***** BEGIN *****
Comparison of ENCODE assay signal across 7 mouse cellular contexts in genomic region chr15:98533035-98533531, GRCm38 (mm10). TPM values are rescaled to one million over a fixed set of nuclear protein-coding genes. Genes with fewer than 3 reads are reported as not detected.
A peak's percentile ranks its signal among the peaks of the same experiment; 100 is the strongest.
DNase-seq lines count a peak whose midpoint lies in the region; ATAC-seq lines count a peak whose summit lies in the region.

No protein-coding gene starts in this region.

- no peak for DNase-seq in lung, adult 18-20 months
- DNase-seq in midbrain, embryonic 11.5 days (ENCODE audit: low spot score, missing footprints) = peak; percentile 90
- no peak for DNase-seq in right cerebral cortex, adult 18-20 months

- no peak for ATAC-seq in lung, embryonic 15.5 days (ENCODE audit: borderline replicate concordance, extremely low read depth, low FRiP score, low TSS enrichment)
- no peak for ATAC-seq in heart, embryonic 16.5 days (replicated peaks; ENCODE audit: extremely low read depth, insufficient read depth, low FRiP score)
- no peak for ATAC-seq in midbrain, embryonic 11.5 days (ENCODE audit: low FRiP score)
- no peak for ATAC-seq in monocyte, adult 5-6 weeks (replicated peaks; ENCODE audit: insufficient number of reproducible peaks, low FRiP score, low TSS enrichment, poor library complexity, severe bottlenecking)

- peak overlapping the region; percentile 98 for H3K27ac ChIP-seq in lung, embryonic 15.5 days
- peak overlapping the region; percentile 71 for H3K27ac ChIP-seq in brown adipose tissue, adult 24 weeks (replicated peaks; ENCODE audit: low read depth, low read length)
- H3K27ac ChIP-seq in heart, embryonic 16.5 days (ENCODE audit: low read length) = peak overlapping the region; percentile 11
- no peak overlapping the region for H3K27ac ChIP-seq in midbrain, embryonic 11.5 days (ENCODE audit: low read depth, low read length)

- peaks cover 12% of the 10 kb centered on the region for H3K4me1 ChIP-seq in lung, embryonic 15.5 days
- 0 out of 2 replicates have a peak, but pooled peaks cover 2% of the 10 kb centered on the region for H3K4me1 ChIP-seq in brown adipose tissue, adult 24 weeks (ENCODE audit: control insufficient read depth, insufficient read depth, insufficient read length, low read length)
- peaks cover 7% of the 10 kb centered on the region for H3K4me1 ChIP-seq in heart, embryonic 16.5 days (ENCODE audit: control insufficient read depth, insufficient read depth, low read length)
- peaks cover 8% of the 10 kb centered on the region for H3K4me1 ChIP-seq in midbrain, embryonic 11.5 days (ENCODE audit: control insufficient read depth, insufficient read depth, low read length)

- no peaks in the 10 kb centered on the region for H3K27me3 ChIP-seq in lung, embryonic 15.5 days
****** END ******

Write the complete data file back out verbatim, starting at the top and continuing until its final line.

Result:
Comparison of ENCODE assay signal across 7 mouse cellular contexts in genomic region chr15:98533035-98533531, GRCm38 (mm10). TPM values are rescaled to one million over a fixed set of nuclear protein-coding genes. Genes with fewer than 3 reads are reported as not detected.
A peak's percentile ranks its signal among the peaks of the same experiment; 100 is the strongest.
DNase-seq lines count a peak whose midpoint lies in the region; ATAC-seq lines count a peak whose summit lies in the region.

No protein-coding gene starts in this region.

- no peak for DNase-seq in lung, adult 18-20 months
- DNase-seq in midbrain, embryonic 11.5 days (ENCODE audit: low spot score, missing footprints) = peak; percentile 90
- no peak for DNase-seq in right cerebral cortex, adult 18-20 months

- no peak for ATAC-seq in lung, embryonic 15.5 days (ENCODE audit: borderline replicate concordance, extremely low read depth, low FRiP score, low TSS enrichment)
- no peak for ATAC-seq in heart, embryonic 16.5 days (replicated peaks; ENCODE audit: extremely low read depth, insufficient read depth, low FRiP score)
- no peak for ATAC-seq in midbrain, embryonic 11.5 days (ENCODE audit: low FRiP score)
- no peak for ATAC-seq in monocyte, adult 5-6 weeks (replicated peaks; ENCODE audit: insufficient number of reproducible peaks, low FRiP score, low TSS enrichment, poor library complexity, severe bottlenecking)

- peak overlapping the region; percentile 98 for H3K27ac ChIP-seq in lung, embryonic 15.5 days
- peak overlapping the region; percentile 71 for H3K27ac ChIP-seq in brown adipose tissue, adult 24 weeks (replicated peaks; ENCODE audit: low read depth, low read length)
- H3K27ac ChIP-seq in heart, embryonic 16.5 days (ENCODE audit: low read length) = peak overlapping the region; percentile 11
- no peak overlapping the region for H3K27ac ChIP-seq in midbrain, embryonic 11.5 days (ENCODE audit: low read depth, low read length)

- peaks cover 12% of the 10 kb centered on the region for H3K4me1 ChIP-seq in lung, embryonic 15.5 days
- 0 out of 2 replicates have a peak, but pooled peaks cover 2% of the 10 kb centered on the region for H3K4me1 ChIP-seq in brown adipose tissue, adult 24 weeks (ENCODE audit: control insufficient read depth, insufficient read depth, insufficient read length, low read length)
- peaks cover 7% of the 10 kb centered on the region for H3K4me1 ChIP-seq in heart, embryonic 16.5 days (ENCODE audit: control insufficient read depth, insufficient read depth, low read length)
- peaks cover 8% of the 10 kb centered on the region for H3K4me1 ChIP-seq in midbrain, embryonic 11.5 days (ENCODE audit: control insufficient read depth, insufficient read depth, low read length)

- no peaks in the 10 kb centered on the region for H3K27me3 ChIP-seq in lung, embryonic 15.5 days